Please use this identifier to cite or link to this item:
Title: Veterinary pharmaceuticals in aqueous systems and associated effects: an update
Authors: Obimakinde, Samuel 
Fatoki, Olalekan S 
Opeolu, Beatrice 
Olatunji, Olatunde 
Keywords: Veterinary pharmaceuticals;Animal production;Water contamination
Issue Date: 2017
Journal: Environmental Science and Pollution Research 
Abstract: Environmental studies have shown that pharmaceuticals can contaminate aqueous matrices, such as groundwater, surface water, sediment as well as aquatic flora and fauna. Effluents from sewage and wastewater treatment plants, pharmaceutical industries and hospitals have been implicated in such contamination. Recent studies have however revealed significant concentrations of pharmaceuticals in wastewater from animal facilities in proximal aquatic habitats. Furthermore, epidemiological studies have shown a consistent positive correlation between exposure to some drugs of veterinary importance and increased adverse effects in aquatic biota largely due to induction of endocrine disruption, antibiotic resistance, neurotoxicity, genotoxicity and oxidative stress. The aquatic habitats and associated biota are important in the maintenance of global ecosystem and food chain. For this reason, anything that compromises the integrity and functions of the aquatic environment may lead to major upset in the world’s ecosystems. Therefore, knowledge about this route of exposure cannot be neglected and monitoring of their occurrence in the environment is required. This review focuses on scientific evidence that link the presence of pharmaceuticals in aqueous matrices to animal production facilities and presents means to reduce the occurrence of veterinary pharmaceutical residues in the aquatic habitats.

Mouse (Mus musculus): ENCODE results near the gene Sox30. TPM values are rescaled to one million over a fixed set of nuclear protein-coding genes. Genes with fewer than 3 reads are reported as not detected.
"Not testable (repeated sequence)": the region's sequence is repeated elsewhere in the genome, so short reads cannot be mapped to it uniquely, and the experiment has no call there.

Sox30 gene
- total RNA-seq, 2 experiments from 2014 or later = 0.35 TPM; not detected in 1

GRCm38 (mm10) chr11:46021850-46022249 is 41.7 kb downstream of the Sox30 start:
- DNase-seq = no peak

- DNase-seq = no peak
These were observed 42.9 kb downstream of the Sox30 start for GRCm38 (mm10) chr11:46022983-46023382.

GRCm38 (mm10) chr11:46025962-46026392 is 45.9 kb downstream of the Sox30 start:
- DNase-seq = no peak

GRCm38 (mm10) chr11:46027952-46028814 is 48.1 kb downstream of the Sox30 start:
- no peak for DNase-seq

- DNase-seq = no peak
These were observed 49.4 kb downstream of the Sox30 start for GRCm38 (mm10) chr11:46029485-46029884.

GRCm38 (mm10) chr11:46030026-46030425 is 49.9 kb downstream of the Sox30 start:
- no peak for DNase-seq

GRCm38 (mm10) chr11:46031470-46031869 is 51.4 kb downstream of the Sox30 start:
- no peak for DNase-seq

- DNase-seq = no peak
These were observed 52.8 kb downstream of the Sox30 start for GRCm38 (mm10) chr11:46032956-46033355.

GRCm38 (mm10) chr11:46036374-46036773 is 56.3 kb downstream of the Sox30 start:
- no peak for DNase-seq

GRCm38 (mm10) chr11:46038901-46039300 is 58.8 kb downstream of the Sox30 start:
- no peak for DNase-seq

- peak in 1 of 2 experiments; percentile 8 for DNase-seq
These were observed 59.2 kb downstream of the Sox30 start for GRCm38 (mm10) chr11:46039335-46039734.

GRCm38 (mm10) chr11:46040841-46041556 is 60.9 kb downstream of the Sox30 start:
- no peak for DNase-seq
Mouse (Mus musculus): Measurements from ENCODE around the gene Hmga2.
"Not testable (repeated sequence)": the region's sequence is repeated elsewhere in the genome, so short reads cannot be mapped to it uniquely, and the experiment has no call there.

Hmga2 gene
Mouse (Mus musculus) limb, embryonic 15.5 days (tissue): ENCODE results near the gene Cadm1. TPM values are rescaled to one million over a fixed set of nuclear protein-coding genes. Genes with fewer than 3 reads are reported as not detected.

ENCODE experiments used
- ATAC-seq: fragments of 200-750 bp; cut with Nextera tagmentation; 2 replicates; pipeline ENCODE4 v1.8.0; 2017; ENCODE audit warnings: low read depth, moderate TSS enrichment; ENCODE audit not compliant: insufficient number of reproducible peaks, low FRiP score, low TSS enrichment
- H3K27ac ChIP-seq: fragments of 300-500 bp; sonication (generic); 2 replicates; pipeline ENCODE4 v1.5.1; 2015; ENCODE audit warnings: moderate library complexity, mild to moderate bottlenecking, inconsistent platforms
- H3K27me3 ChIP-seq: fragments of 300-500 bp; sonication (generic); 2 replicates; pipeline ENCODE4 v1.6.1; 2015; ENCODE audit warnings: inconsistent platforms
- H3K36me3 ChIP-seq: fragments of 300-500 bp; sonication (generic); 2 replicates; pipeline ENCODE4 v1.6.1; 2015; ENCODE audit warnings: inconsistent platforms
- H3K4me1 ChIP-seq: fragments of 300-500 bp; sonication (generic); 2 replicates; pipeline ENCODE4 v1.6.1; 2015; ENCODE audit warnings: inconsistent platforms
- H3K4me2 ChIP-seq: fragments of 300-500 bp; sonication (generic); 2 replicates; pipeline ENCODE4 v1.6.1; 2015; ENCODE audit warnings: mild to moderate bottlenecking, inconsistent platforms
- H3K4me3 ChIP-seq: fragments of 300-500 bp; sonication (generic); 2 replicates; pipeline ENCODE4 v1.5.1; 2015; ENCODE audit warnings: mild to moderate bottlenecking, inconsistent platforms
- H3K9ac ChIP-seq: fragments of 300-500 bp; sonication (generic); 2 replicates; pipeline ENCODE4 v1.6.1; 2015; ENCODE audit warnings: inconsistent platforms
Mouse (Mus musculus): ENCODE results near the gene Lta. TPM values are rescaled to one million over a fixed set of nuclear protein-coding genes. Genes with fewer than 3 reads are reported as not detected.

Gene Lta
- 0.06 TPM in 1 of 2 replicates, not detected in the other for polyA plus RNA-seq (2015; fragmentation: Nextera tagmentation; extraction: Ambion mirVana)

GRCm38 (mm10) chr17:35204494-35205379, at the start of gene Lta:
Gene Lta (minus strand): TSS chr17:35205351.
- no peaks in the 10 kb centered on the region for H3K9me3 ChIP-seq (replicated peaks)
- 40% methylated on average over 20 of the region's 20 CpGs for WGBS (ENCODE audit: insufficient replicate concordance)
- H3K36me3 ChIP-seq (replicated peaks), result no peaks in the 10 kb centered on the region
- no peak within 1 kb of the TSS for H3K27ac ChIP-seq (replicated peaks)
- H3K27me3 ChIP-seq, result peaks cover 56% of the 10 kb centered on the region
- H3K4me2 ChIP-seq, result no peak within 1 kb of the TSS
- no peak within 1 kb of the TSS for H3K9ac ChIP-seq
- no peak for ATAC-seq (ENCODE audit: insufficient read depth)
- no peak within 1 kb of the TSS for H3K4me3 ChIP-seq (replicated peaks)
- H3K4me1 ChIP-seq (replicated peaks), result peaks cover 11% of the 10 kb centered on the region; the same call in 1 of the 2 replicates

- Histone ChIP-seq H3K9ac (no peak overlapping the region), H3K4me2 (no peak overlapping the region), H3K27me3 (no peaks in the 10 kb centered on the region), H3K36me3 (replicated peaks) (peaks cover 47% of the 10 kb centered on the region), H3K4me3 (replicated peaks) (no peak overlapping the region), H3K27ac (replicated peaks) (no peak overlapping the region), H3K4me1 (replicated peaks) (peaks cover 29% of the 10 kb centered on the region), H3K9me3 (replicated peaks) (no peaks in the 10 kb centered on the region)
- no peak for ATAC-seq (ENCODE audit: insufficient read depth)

ISSN: 0944-1344
Appears in Collections:Appsc - Journal Articles (DHET subsidised)

Files in This Item:
File Description SizeFormat 
Institutional_repository_manager.pdfMain article9.19 kBAdobe PDFView/Open
Show full item record

Page view(s)

checked on Jul 15, 2018


checked on Jul 15, 2018

Google ScholarTM



This item is licensed under a Creative Commons License Creative Commons